After six years of Labor inaction in which more than $18 billion was ripped from the Defence budget, the Turnbull Government is getting on with the job of securing our long-term national security and economic prosperity. The Government’s historic continuous build program will ensure the Navy receives its future capability requirements while delivering the certainty that shipbuilders need.

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    Re: Royal Australian Navy (RAN): News

    Post  Militarov on Tue Apr 26, 2016 3:43 pm



    Future Australian subs

    "The Prime Minister Malcolm Turnbull this morning named France as the winner of the $50 billion submarine bid, pipping Germany and Japan to build the next generation of submarines for the Royal Australian Navy, reported theaustralian.com.au.

    The French shipbuilding giant DCNS has sold smaller submarines to India, Malaysia, Chile and Brazil, but its chairman and CEO said that only Australia is being offered advanced sonar and stealth technology similar to systems on French nuclear missile submarines.

    DCNS is a state-controlled company that is one of Europe’s largest defense firms, building submarines, destroyers and aircraft carriers. The Japanese government wants Australia to explain why it decided not to pick a Japanese design for a new fleet of submarines, choosing instead a proposal from France’s DCNS.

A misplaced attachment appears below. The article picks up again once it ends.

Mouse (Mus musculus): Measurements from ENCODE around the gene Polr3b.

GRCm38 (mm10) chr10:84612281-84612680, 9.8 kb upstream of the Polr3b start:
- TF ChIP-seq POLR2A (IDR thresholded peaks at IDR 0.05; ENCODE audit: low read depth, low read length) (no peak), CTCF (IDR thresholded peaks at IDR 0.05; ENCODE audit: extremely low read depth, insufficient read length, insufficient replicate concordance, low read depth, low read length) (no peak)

“The decision was deeply regrettable,” said Japan Defence Minister Gen Nakatani. “We will ask Australia to explain why they didn’t pick our design.” Australian officials informed Japan of its choice on Monday, explaining that the French design best fitted its unique needs, Nakatani said.

    The Prime Minister Malcolm Turnbull this morning named France as the winner of the $50 billion submarine bid, pipping Germany and Japan to build the next generation of submarines for the Royal Australian Navy."


    Source: http://defence-blog.com/news/france-wins-50bn-contract-for-a-new-australian-fleet-of-submarines.html

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    Re: Royal Australian Navy (RAN): News

    Post  Militarov on Sat May 07, 2016 2:31 am


    max steel
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    Re: Royal Australian Navy (RAN): News

    Post  max steel on Wed Jul 27, 2016 11:56 pm

    Australian government body criticises domestic submarine build plan


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    Re: Royal Australian Navy (RAN): News

    Post  airstrike on Sat Oct 01, 2016 5:25 pm

    Australian army to receive new electronic surveillance system

    http://echelon-defense.com/2016/10/01/australian-army-to-receive-new-electronic-surveillance-system/